Great are the works of the Lord; they are pondered by all who delight in them. - Ps 111:2 (NIV)
Psalm 111 has been called the â€˜research scientistâ€™s Psalmâ€™ for reasons that are hopefully obvious. Scientists have the privilege of being paid to ponder Godâ€™s creative works every day. In fact, their pondering can become so intense that their field of study might focus in on a single detail.
A researcher might be looking at just one molecule or a very specific set of physical forces, but that specialization is extremely valuable. Their work has value in economic terms, but also in spiritual ways. Of course what they do will eventually become part of something useful, whether a journal article, a new medicine or patent. But what they find out also has an intrinsic value that has nothing to do with its â€˜usefulnessâ€™.
Psalm 148, Isaiah 55, and many similar passages say that everything in creation praises God in its own way. The heavens declare the glory of God! How exactly that praise happens, we donâ€™t know â€“ but there is definitely a celebration going on in the world.
When a scientist studies part of creation in detail their work brings attention to what God has made, which in turn can fuel our own worship. That extra level of science-informed worship is, I believe, part of the intrinsic value of science. Thereâ€™s only one catch. The experience of value-added worship stops with the believing researcher, unless they can share what they find out with others.
The first audience a PhD student finds outside of the lab is often a parent or roommate. Their initial attempts at explaining complex techniques and ideas are often received by blank stares, and then conveyed to other friends or family members in brutal digest form, such as â€˜Steve is watching the grass growâ€™, or â€˜Annie studies weird metalsâ€™.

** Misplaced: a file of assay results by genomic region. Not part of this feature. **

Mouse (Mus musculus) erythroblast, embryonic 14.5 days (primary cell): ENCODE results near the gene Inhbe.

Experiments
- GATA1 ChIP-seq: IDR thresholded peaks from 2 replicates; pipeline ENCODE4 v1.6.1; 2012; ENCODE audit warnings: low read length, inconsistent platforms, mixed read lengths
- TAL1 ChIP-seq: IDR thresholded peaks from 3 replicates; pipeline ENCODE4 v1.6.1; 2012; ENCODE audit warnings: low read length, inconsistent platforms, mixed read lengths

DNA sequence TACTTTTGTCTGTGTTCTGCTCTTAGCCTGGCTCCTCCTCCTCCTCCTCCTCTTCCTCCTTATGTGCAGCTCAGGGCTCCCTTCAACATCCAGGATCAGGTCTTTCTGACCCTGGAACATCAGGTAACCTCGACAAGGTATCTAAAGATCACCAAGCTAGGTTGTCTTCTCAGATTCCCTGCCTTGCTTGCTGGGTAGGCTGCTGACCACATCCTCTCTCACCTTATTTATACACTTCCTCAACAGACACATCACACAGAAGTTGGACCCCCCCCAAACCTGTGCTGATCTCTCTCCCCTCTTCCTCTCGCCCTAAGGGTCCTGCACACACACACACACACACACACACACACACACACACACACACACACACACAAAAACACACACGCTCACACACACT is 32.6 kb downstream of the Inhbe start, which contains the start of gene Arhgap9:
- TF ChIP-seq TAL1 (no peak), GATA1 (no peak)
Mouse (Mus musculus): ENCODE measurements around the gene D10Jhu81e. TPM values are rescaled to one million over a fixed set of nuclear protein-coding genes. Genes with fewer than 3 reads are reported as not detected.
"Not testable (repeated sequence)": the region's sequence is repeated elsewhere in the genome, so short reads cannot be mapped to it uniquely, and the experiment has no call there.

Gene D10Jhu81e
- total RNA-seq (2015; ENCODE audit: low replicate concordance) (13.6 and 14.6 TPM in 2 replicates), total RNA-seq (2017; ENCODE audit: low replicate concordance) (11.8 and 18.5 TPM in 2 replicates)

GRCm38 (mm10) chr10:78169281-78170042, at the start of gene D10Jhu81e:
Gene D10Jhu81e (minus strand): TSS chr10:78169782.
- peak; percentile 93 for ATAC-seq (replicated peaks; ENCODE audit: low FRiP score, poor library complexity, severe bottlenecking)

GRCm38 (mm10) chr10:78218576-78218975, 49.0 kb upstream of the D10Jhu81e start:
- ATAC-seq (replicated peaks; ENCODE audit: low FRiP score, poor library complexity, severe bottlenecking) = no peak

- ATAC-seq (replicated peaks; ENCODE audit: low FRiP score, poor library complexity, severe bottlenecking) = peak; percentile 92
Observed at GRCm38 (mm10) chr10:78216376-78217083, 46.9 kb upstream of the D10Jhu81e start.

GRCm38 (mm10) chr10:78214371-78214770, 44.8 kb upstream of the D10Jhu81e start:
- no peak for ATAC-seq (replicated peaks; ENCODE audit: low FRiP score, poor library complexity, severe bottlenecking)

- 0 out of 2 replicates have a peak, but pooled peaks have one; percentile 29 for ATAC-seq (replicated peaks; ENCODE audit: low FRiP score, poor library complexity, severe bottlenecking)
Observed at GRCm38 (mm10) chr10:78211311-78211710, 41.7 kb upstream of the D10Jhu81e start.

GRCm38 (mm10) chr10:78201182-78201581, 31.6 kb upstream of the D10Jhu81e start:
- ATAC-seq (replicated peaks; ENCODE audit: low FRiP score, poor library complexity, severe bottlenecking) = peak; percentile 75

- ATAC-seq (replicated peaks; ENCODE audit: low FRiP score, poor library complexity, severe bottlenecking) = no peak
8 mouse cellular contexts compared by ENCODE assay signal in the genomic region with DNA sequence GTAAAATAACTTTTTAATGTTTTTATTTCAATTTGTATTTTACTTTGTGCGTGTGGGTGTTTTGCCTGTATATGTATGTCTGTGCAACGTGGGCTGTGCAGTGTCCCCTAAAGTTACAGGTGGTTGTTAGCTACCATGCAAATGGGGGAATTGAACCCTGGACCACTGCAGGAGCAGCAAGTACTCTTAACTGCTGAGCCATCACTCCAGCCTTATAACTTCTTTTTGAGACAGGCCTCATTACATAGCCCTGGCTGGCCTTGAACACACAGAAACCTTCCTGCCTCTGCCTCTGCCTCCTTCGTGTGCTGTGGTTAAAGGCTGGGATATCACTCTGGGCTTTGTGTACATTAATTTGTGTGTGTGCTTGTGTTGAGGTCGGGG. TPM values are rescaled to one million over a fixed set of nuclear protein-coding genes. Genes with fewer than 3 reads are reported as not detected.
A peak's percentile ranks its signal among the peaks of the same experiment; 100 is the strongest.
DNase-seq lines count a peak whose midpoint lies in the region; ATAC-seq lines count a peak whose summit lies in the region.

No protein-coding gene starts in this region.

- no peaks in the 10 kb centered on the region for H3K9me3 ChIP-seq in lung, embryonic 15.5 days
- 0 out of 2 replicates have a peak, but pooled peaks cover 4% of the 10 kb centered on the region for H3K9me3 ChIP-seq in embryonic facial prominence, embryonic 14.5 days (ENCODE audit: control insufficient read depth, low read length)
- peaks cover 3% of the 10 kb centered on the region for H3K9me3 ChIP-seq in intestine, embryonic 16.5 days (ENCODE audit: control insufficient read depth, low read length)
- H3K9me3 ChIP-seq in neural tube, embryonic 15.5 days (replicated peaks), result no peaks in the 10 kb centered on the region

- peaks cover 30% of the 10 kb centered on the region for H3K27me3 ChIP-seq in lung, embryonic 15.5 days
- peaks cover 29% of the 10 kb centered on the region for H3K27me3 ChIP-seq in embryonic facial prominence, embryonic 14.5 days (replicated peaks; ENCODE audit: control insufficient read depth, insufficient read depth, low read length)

Hopefully with some trial and error the message that travels the social airwaves might eventually become more erudite. â€˜Steve is finding out how climate change affects the growth of vegetation in sub-Saharan Africaâ€™ or â€˜Annie is involved in creating new metal alloys that can be used in medical devicesâ€™. As the years go on, that student will develop their teaching skills and hopefully become quite adept at explaining their work in a couple of minutes.
Itâ€™s worth persisting in these efforts to explain our work to others, including the members of our churches. Academic study expands our horizons. Science in particular helps us to grasp a little more how great and powerful God is, and how generously he has provided for us. I have been involved in a number of church services where science was used to fuel our sense of wonder and worship, and it was definitely worth the hard work to prepare suitable ways of conveying the information in a way that everyone could understand.
In my own church I recently explained that the total amount of DNA in the average personâ€™s body could stretch to Pluto and back at least six times, and watched peopleâ€™s faces light up with amazement and awe. We are fearfully and wonderfully made! Pondering Godâ€™s work at ever-deeper levels of detail is worthwhile for both utilitarian and spiritual reasons, and even more so when the experience is shared.
How does your work give you a sense of wonder about the world? How does that fuel your own worship?
As you prepare to go on Spring break in the coming weeks, can you get ready to briefly explain your work to the people you meet? What has excited you? How might what you share affect their view of God or the world he has made?
Father God, thank you for creating such a vast, complex and fruitful universe. Thank you for the opportunity to study it in ever-increasing detail. Help us to explain our work to others around us, so that their picture of the world might increase as ours does. Help us not to lose sight of the wonder of studying your works. Amen.
Image courtesy of cocoparisienne at Pixabay:Â http://pixabay.com/en/users/cocoparisienne-127419/
About the author:
Ruth Bancewicz is a Senior Research Associate at The Faraday Institute for Science and Religion, Cambridge (UK), where she currently works on positive expressions of the science-faith dialogue.
She originally trained as a biologist, studying genetics at Aberdeen University and a PhD at Edinburgh University, where she was based at the MRC Human Genetics Unit and worked on gene-environment interactions in the development of the eye. She has worked at the Wellcome Trust Centre for Cell Biology, Edinburgh University, and as the Development Officer for Christians in Science. She led the development of the Test of FAITH materials on science and Christianity, and the US edition of her new book God in the Lab: How Science Enhances Faith is now available.